We broke out my collection of bags to see if one would work for Honey as a laptop bag.  He’s taking some classes, and didn’t want to go backpack shopping if there was an acceptable substitute in the closet.

As I’ve mentioned, we’ve moved a lot.  I moved a lot before we got together.  Switching jobs, and acquisition of new bags during transitions, led to some odd discoveries.

My old Mont Blanc ballpoint.

My outdated passports, still unstamped.

My birth certificate, Social Security card, and current passport — also still unstamped.

Five hair picks.

Three sanitary napkins.

Authenticity doodad from bag maker.

Pounds of paper — desk notes, playlists, haiku, and other office doodlings, plus handouts from SCA events, and the duplicate Avon catalogues pressed on me by a coworker and a client who both wanted me to buy stuff.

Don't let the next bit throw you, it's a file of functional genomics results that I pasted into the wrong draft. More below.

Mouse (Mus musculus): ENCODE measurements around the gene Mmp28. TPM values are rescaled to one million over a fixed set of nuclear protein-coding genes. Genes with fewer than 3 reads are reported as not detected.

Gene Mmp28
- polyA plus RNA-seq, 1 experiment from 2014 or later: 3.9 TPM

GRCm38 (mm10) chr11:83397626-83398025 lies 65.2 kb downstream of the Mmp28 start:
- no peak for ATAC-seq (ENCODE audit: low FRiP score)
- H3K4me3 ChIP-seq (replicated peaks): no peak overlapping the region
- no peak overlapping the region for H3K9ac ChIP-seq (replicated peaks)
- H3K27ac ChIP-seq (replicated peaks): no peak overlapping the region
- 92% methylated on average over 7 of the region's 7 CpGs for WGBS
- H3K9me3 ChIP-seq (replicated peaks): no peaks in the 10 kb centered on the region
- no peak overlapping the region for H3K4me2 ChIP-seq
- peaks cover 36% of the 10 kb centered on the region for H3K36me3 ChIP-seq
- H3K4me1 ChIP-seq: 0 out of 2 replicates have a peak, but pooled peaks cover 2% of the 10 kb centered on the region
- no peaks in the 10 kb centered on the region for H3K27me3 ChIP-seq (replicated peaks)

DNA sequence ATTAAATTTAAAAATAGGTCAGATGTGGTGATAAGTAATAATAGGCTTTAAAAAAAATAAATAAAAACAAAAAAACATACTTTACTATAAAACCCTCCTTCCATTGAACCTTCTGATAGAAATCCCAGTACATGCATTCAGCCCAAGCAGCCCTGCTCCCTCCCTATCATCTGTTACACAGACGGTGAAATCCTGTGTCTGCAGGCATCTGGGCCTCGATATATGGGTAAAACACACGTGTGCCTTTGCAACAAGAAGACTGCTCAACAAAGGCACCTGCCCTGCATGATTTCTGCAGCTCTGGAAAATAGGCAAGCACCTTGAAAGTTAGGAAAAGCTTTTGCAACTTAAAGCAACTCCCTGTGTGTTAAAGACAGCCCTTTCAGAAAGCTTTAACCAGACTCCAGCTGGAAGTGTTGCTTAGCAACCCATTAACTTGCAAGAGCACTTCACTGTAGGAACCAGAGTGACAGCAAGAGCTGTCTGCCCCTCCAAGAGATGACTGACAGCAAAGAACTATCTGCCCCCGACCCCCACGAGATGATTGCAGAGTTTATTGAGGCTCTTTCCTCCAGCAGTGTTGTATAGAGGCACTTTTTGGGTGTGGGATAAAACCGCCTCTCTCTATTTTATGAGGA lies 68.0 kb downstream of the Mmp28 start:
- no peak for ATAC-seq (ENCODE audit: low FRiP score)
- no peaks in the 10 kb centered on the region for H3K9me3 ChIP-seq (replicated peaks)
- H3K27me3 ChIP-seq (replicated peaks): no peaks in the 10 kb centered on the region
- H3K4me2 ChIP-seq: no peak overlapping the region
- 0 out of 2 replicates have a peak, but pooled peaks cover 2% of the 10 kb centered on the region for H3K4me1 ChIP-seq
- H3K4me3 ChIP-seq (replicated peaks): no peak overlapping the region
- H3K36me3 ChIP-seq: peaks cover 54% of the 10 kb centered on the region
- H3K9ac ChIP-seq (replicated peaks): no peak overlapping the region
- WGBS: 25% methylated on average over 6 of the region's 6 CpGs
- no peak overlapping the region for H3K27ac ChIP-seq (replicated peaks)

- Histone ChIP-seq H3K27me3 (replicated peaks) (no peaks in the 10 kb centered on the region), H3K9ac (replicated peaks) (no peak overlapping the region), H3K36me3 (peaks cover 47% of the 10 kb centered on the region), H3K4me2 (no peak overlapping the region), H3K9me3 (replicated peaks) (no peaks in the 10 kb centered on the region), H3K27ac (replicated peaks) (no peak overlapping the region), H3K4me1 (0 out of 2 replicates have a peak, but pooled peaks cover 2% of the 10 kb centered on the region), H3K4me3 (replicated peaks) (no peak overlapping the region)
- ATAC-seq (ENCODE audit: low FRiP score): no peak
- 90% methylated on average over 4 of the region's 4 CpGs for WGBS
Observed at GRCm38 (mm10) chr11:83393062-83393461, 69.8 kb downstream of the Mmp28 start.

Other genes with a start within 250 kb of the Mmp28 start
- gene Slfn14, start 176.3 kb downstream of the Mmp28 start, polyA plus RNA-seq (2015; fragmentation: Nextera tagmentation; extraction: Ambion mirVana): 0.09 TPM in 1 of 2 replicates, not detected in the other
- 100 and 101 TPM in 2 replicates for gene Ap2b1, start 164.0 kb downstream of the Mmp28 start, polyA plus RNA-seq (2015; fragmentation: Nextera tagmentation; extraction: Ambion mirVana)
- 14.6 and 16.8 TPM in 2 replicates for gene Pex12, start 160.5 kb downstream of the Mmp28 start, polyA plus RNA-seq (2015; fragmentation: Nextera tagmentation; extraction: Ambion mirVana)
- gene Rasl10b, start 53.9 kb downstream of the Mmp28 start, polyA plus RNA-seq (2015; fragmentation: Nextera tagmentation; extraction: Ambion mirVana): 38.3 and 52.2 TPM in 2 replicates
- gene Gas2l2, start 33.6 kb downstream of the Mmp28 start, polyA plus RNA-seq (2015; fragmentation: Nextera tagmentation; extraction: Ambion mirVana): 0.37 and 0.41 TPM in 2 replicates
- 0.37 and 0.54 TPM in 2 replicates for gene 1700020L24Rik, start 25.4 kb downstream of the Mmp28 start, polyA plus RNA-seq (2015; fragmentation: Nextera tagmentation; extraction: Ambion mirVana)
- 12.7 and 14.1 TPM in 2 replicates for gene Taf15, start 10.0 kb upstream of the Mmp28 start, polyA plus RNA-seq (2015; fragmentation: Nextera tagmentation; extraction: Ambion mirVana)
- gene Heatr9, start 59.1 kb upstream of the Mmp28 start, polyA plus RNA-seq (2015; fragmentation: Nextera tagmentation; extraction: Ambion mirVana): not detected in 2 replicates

My little black bag.  This is the gem.  It was meant to be a pencil bag for school, and is just a black, zippered envelope of some tough synthetic material.  I’ve always had it.  Here is the diamond file my Grandma gave me when I went off to college.  Here are the three cards of antihistamines that are now a controlled substance, long since expired.  Here are the first Wet ‘n’ Wild sticks I ever bought, #649 for my eyes, mink brown, and #666 for my lips, wood rose.  A hair clip.  A handi-wipe.  Tanning-bed eye protectors, from when I tried to elevate my mood through UV rays.  Alka-Seltzer, my go-to medication.  And a stained strip of a washcloth from our trip to the Emergency Room back in 2004, when Honey was cutting leather to make cuisses and took off the end of his thumb.

I’m salvaging what I can and ditching the rest, but even after doing without it for so long, my first reaction was delight that I’d finally found my little black bag, and that I must immediately restore it to its natural place in my current purse.  This was the thing that held my little things for so many years.  It’s strange how attached I feel to it.

But I’m keeping the things, and discarding the garbage, and the baggage counts as garbage now, too.